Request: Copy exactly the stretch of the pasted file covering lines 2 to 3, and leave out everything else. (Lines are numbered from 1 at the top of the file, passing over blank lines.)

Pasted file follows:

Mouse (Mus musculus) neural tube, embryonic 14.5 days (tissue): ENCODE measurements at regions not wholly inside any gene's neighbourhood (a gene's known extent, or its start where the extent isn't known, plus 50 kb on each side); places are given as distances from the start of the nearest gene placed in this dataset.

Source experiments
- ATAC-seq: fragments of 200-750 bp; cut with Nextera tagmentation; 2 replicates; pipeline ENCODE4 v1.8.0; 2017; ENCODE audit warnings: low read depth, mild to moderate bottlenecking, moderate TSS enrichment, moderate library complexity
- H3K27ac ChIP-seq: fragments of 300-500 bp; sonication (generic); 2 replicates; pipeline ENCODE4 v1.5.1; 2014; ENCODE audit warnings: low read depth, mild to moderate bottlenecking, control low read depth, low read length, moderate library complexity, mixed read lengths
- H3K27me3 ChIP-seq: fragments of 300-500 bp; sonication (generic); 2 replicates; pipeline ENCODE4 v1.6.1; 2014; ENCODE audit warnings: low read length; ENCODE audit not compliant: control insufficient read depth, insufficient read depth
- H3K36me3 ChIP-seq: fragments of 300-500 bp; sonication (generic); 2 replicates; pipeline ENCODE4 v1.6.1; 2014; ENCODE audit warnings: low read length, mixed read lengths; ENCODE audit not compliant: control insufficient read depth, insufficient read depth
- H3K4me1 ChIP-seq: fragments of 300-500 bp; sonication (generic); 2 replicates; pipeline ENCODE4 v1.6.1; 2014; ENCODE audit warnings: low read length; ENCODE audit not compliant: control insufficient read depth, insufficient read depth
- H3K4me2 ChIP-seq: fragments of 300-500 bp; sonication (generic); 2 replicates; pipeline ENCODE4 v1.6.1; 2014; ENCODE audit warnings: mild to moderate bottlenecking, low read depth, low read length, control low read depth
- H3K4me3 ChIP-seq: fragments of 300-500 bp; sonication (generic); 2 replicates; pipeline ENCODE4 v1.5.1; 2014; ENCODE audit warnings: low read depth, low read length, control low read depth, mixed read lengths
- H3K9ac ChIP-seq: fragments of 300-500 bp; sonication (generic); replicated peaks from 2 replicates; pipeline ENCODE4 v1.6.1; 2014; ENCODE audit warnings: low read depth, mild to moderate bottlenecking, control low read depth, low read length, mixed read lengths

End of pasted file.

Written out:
Source experiments
- ATAC-seq: fragments of 200-750 bp; cut with Nextera tagmentation; 2 replicates; pipeline ENCODE4 v1.8.0; 2017; ENCODE audit warnings: low read depth, mild to moderate bottlenecking, moderate TSS enrichment, moderate library complexity